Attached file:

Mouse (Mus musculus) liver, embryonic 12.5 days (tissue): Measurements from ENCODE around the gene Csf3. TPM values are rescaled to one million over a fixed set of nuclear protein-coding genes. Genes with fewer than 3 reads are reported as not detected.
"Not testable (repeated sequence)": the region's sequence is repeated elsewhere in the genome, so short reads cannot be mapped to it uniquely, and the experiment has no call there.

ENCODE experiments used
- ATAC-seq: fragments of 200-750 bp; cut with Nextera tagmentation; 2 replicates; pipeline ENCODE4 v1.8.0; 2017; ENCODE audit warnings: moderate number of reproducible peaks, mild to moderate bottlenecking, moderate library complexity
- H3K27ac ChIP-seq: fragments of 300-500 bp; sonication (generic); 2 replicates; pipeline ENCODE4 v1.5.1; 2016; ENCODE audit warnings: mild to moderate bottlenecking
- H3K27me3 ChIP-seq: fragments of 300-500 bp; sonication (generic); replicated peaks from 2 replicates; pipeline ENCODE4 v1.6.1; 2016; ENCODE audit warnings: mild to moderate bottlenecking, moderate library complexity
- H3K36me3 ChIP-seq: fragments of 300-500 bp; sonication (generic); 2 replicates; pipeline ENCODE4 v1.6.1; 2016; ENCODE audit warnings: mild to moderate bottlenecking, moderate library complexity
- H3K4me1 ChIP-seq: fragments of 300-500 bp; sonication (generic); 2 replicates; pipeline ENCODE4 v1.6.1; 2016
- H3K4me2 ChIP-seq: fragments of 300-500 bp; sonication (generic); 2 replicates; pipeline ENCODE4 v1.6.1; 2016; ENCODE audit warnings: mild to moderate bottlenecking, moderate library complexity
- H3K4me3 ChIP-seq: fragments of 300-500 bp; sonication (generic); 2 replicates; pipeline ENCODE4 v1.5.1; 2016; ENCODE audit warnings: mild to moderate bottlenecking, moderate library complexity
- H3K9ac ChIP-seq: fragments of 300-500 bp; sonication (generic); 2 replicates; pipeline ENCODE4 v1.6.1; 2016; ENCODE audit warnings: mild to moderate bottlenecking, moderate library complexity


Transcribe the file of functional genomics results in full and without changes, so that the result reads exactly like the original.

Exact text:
Mouse (Mus musculus) liver, embryonic 12.5 days (tissue): Measurements from ENCODE around the gene Csf3. TPM values are rescaled to one million over a fixed set of nuclear protein-coding genes. Genes with fewer than 3 reads are reported as not detected.
"Not testable (repeated sequence)": the region's sequence is repeated elsewhere in the genome, so short reads cannot be mapped to it uniquely, and the experiment has no call there.

ENCODE experiments used
- ATAC-seq: fragments of 200-750 bp; cut with Nextera tagmentation; 2 replicates; pipeline ENCODE4 v1.8.0; 2017; ENCODE audit warnings: moderate number of reproducible peaks, mild to moderate bottlenecking, moderate library complexity
- H3K27ac ChIP-seq: fragments of 300-500 bp; sonication (generic); 2 replicates; pipeline ENCODE4 v1.5.1; 2016; ENCODE audit warnings: mild to moderate bottlenecking
- H3K27me3 ChIP-seq: fragments of 300-500 bp; sonication (generic); replicated peaks from 2 replicates; pipeline ENCODE4 v1.6.1; 2016; ENCODE audit warnings: mild to moderate bottlenecking, moderate library complexity
- H3K36me3 ChIP-seq: fragments of 300-500 bp; sonication (generic); 2 replicates; pipeline ENCODE4 v1.6.1; 2016; ENCODE audit warnings: mild to moderate bottlenecking, moderate library complexity
- H3K4me1 ChIP-seq: fragments of 300-500 bp; sonication (generic); 2 replicates; pipeline ENCODE4 v1.6.1; 2016
- H3K4me2 ChIP-seq: fragments of 300-500 bp; sonication (generic); 2 replicates; pipeline ENCODE4 v1.6.1; 2016; ENCODE audit warnings: mild to moderate bottlenecking, moderate library complexity
- H3K4me3 ChIP-seq: fragments of 300-500 bp; sonication (generic); 2 replicates; pipeline ENCODE4 v1.5.1; 2016; ENCODE audit warnings: mild to moderate bottlenecking, moderate library complexity
- H3K9ac ChIP-seq: fragments of 300-500 bp; sonication (generic); 2 replicates; pipeline ENCODE4 v1.6.1; 2016; ENCODE audit warnings: mild to moderate bottlenecking, moderate library complexity